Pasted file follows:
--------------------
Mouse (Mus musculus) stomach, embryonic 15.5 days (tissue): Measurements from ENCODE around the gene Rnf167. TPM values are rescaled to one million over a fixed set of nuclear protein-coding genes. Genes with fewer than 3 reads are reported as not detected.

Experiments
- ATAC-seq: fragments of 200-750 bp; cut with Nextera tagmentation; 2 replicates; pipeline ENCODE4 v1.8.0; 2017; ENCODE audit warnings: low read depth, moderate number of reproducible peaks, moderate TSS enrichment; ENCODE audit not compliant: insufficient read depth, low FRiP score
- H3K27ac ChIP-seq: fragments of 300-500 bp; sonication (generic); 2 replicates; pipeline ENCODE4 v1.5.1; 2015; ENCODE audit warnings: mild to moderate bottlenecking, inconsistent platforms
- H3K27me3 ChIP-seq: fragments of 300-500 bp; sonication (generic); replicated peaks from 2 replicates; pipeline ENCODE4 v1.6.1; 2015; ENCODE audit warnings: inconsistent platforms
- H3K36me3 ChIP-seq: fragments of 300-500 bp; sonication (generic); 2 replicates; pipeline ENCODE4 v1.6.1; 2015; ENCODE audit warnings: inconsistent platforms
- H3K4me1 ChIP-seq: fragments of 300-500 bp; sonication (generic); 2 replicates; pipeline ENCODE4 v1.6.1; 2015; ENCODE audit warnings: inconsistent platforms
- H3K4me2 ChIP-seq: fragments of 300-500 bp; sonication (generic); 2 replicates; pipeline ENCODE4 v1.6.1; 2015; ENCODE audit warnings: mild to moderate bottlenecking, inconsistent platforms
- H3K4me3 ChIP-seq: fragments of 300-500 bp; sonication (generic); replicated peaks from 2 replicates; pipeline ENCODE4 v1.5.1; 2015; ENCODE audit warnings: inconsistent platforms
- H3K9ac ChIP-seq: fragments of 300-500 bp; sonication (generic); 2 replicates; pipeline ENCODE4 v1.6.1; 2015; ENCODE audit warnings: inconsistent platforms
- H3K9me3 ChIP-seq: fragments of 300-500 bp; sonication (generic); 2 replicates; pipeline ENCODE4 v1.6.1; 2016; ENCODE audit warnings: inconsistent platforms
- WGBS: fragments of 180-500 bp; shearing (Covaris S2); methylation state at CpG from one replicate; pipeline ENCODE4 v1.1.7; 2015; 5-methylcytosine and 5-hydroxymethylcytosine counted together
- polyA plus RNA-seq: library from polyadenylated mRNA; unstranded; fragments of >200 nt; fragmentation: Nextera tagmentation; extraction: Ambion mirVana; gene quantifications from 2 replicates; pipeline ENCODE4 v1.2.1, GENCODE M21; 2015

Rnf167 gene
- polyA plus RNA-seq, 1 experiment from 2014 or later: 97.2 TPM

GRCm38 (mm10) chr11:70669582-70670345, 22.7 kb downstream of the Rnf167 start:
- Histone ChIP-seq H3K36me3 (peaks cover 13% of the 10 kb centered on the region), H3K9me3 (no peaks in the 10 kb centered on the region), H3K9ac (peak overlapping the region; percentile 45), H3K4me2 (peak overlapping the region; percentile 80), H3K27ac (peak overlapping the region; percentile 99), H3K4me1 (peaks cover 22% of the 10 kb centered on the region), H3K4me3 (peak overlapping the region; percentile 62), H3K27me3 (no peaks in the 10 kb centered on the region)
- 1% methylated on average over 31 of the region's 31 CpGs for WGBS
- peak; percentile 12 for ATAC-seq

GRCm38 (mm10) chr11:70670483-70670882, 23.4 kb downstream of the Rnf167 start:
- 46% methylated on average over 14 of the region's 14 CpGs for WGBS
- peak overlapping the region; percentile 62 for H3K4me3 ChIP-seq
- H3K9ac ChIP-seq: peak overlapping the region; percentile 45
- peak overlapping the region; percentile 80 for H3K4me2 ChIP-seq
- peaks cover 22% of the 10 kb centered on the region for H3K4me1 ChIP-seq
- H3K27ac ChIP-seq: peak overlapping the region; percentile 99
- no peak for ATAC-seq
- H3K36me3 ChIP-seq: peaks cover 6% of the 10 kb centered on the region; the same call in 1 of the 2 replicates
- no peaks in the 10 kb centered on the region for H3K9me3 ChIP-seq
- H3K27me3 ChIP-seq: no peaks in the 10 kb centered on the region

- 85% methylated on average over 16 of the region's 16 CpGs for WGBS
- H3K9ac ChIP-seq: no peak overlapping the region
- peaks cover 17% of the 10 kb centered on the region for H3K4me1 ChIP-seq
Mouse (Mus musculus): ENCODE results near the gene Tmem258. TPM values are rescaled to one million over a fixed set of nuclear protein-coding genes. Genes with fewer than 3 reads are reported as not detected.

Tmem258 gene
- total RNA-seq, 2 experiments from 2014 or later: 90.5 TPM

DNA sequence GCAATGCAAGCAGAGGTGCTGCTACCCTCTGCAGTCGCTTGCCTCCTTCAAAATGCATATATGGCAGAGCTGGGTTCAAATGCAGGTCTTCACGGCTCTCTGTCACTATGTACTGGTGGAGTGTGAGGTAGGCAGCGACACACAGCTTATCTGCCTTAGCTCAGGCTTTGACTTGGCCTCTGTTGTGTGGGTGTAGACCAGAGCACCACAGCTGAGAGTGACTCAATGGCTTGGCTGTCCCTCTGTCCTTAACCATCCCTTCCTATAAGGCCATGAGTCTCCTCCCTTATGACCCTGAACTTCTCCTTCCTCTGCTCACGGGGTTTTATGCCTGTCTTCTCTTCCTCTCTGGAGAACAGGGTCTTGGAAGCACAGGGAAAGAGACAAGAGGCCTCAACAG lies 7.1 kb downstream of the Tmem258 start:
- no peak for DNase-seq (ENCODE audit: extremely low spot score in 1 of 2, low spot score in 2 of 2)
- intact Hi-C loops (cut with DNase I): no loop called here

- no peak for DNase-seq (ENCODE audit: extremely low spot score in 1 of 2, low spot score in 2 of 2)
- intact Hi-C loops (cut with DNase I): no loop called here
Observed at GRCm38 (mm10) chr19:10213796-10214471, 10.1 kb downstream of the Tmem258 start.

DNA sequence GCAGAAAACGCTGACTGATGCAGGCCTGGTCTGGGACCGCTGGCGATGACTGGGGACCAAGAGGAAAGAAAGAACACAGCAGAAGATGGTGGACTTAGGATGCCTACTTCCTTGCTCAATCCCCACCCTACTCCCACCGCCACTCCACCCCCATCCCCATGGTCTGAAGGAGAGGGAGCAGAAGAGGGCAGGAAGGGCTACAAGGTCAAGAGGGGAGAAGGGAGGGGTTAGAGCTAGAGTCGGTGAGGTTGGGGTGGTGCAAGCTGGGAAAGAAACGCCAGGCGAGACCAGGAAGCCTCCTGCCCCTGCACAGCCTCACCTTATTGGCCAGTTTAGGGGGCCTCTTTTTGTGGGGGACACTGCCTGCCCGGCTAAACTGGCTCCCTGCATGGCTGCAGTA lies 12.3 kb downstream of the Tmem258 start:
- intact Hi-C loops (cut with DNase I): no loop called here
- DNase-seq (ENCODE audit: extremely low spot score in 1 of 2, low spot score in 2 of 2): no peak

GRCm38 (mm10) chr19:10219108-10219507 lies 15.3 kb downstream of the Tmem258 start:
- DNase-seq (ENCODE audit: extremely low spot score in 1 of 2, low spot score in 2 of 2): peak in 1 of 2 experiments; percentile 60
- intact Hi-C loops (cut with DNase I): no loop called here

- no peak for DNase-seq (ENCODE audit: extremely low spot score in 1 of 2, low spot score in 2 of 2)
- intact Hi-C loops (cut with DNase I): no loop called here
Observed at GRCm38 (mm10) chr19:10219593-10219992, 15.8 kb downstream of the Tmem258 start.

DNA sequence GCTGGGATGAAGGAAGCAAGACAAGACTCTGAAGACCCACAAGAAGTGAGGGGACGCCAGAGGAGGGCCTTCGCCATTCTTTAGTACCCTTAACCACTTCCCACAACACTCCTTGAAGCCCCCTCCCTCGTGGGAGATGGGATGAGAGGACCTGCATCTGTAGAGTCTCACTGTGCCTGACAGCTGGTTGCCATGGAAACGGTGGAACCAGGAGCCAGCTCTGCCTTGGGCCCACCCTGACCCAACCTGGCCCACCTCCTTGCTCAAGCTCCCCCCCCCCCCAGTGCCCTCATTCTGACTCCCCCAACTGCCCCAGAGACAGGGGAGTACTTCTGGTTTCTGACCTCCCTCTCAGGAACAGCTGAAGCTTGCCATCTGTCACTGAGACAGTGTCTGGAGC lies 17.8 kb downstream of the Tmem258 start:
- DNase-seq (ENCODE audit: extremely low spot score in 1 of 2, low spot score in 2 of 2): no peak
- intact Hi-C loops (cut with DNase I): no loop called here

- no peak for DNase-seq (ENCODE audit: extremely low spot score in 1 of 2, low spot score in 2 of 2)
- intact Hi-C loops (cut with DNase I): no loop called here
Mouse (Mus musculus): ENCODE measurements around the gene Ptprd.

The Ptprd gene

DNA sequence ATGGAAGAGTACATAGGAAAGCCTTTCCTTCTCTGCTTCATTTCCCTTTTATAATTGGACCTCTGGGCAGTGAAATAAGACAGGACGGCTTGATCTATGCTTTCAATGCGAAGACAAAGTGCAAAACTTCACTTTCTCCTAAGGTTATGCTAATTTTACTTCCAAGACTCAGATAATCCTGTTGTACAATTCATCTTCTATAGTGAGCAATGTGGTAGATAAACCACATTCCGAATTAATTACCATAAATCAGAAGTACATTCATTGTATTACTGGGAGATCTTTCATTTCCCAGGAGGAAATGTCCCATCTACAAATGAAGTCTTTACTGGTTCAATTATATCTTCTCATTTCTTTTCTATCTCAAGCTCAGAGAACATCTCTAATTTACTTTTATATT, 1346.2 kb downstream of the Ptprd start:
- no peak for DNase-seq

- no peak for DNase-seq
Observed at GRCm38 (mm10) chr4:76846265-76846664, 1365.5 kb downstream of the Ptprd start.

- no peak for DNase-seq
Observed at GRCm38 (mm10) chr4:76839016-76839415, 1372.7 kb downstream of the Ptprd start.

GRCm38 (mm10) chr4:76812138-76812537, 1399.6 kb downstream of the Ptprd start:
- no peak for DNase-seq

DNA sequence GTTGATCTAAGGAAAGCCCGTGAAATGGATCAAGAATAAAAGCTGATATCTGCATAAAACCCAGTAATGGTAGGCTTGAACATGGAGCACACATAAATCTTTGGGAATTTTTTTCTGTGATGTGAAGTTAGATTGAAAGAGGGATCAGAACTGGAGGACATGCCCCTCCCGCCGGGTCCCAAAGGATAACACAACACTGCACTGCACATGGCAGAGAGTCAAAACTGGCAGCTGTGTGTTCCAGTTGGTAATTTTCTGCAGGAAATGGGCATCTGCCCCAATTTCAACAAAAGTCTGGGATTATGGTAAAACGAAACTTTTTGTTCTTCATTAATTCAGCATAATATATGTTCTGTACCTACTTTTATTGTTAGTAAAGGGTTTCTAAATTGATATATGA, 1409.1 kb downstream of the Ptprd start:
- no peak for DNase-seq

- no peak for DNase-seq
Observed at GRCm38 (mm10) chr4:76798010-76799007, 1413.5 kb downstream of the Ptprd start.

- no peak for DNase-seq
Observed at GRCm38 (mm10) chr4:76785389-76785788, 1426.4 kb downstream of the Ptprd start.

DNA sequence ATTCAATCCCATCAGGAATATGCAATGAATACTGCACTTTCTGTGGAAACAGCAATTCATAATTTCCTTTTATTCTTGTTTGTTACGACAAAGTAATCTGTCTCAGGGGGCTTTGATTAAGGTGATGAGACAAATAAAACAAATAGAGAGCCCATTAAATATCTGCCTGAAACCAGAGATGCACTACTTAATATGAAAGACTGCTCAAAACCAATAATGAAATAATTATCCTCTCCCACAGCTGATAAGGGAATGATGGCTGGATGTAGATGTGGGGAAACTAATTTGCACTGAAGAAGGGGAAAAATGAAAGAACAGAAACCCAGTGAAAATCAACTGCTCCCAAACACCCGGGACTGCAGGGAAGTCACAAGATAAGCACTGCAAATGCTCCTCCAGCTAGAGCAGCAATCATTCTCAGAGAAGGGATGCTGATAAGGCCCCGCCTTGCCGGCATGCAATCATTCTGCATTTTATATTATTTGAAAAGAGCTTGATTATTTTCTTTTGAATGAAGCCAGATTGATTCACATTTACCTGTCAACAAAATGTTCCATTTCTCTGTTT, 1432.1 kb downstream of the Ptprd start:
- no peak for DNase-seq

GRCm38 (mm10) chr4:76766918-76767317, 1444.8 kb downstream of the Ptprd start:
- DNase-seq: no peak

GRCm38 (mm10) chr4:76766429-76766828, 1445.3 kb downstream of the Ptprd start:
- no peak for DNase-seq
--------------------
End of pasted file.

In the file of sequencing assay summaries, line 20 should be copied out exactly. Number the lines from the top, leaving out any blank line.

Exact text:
GRCm38 (mm10) chr11:70670483-70670882, 23.4 kb downstream of the Rnf167 start: